First stop today combines both historical and present-day prospecting as you explore one of the few locations in Ontario still actively mining gold. Kirkland Lake has a prospecting history going back more than 100 years and the Macassa Mine now in operation remains one of the highest gold grade mines in the world.
The town is strung out along the "Mile of Gold" where seven major mines dotted the town's skyline for generations. Together these mines produced over 700 metric tonnes of gold. Drive the Mile of Gold, stopping at points of interest en route. Guided tours of the Toburn Mine, the first in the area, are available during the summer, the Mine building being an iconic landmark in the town. Visit the Museum of Northern History, housed in a chateau-style mansion built by Sir Harry Oakes.
If you have time on your hands, consider taking the road less travelled as you make your way to Iroquois Falls via Highway 672 and check out Esker Lakes Provincial Park. Surrounded by boreal forest, this family-oriented park comprises dozens of kettle lakes formed when glaciers retreated 10,000 years ago. Canoeing, fishing, hiking and sandy beaches provide plenty of interest for visitors.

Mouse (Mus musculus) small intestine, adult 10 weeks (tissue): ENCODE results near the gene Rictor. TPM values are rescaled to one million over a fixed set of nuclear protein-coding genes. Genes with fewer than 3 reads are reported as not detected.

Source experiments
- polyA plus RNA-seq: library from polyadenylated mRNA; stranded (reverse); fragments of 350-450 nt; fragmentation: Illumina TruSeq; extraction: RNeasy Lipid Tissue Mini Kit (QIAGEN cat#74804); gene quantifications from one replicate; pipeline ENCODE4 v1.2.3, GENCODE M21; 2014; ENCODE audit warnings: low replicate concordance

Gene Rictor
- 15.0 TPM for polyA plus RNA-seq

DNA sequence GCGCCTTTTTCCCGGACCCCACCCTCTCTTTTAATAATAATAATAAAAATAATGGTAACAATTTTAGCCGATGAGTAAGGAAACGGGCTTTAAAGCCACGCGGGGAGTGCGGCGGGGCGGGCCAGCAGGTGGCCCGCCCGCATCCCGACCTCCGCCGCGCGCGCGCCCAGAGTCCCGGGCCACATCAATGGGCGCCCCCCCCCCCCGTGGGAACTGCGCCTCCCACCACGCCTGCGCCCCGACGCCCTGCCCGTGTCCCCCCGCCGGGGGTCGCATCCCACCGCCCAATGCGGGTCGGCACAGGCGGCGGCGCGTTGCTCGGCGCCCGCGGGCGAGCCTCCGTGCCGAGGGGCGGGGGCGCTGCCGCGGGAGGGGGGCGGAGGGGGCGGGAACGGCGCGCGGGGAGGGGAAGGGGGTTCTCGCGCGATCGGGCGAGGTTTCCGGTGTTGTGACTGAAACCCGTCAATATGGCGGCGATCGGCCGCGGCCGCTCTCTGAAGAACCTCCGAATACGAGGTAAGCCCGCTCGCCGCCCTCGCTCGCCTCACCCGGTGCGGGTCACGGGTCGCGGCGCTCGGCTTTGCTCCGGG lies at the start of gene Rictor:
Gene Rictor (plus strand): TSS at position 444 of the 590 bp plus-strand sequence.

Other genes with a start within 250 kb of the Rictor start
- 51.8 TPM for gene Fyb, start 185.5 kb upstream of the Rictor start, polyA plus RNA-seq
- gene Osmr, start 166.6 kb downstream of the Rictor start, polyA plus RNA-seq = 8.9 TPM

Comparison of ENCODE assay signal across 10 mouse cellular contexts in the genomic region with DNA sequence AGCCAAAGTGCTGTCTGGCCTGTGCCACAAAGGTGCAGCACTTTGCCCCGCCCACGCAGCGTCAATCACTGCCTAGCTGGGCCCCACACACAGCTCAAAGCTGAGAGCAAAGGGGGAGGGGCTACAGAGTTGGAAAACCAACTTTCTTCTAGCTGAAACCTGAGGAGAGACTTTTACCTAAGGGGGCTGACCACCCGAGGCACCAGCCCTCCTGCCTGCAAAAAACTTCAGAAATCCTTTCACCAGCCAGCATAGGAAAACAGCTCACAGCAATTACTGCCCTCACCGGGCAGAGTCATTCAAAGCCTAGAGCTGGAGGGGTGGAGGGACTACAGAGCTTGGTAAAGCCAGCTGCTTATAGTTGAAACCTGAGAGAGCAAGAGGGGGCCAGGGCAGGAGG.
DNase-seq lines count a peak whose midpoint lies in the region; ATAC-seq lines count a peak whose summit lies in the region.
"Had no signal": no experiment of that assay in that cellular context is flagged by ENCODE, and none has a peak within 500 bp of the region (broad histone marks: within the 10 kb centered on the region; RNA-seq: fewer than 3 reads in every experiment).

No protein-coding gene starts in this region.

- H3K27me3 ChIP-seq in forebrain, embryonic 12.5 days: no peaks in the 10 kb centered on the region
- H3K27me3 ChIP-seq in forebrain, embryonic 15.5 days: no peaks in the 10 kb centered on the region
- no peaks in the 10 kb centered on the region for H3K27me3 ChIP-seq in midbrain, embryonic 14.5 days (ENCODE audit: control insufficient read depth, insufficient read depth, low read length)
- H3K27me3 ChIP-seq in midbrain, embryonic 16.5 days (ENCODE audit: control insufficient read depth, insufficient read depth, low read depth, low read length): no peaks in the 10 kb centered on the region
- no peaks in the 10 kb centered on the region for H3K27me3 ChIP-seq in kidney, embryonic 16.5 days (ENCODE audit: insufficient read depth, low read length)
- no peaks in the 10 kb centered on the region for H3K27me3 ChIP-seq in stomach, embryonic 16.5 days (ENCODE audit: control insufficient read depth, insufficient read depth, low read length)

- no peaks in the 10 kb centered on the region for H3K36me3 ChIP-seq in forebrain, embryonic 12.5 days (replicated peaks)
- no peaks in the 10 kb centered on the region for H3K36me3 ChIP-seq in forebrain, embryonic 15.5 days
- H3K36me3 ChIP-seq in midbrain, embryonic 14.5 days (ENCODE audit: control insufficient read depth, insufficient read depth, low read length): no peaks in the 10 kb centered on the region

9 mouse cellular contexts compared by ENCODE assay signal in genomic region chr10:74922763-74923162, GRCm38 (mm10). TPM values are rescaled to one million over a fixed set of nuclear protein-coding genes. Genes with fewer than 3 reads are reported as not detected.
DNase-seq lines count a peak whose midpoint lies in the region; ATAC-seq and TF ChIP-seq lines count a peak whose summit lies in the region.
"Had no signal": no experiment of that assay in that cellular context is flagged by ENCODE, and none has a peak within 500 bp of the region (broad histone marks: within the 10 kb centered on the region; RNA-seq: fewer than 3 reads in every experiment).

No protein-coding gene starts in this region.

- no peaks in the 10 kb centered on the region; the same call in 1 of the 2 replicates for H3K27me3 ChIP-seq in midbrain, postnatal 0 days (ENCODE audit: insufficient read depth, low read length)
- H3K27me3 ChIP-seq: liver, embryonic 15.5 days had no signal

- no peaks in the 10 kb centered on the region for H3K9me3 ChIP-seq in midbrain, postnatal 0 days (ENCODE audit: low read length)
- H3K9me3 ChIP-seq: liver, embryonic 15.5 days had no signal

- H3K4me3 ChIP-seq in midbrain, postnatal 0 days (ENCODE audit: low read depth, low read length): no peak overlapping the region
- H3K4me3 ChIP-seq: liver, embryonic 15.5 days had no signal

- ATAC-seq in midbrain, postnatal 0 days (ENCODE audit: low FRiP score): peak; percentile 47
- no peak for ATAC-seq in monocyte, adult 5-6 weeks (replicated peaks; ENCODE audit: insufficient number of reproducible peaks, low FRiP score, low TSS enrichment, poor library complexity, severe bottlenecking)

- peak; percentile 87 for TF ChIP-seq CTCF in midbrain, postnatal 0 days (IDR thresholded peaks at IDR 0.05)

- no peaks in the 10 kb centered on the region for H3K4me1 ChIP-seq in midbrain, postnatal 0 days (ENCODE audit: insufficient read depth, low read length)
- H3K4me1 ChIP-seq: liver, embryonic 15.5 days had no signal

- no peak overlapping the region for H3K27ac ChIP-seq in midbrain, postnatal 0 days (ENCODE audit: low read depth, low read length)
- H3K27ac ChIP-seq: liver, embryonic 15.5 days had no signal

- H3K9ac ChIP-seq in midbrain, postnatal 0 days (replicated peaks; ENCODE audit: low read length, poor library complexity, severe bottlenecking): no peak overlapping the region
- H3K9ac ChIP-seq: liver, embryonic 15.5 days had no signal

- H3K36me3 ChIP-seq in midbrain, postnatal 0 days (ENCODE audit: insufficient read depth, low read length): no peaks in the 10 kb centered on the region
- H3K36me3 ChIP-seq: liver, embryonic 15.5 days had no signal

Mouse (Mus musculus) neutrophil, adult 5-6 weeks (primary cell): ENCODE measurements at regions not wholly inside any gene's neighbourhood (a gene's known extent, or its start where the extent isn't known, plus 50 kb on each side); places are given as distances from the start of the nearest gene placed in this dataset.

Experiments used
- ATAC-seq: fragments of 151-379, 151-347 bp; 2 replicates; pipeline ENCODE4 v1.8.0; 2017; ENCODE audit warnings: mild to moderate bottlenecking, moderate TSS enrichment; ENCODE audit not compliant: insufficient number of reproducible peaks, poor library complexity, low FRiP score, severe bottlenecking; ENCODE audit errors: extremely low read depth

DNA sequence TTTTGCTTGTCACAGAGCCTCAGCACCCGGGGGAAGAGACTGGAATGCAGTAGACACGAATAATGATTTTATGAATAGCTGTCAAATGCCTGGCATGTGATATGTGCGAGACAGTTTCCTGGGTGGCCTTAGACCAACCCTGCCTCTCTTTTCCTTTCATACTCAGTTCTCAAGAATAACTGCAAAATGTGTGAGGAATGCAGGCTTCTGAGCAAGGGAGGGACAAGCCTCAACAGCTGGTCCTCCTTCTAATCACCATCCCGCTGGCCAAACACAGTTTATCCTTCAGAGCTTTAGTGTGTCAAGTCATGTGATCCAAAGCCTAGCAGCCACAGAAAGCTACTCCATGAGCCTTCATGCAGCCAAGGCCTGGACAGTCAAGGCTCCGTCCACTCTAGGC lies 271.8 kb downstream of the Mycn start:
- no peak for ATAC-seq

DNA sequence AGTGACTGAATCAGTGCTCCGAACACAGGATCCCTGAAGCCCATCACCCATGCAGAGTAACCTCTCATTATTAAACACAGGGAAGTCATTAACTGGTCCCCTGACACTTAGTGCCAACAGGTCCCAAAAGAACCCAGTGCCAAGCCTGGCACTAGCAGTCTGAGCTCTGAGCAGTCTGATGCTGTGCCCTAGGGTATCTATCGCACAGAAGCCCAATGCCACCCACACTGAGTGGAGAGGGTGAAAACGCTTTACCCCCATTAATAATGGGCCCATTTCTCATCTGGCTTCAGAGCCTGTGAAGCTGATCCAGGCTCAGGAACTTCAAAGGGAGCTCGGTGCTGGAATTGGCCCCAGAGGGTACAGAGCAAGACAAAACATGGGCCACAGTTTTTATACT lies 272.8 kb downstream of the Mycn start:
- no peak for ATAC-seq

End today in "The Garden Town of the North" , dubbed such for the pride its community takes in their flower and vegetable gardens. Iroquois Falls was established as a company town and planned as a Garden City from the onset. The pulp mill was the town's primary industry before it closed in 2014 and this resilient town of approx 5000 people now invites tourists to experience a laid-back vacation in relative wilderness.
Aside from the outdoor recreational opportunities on offer, a visit to the Pioneer Museum will take you on a journey through history, from the opening of the paper mill to present day. Check out the Shay 70 Locomotive on display in Anson Park, believed to be the last working Shay locomotive in North America.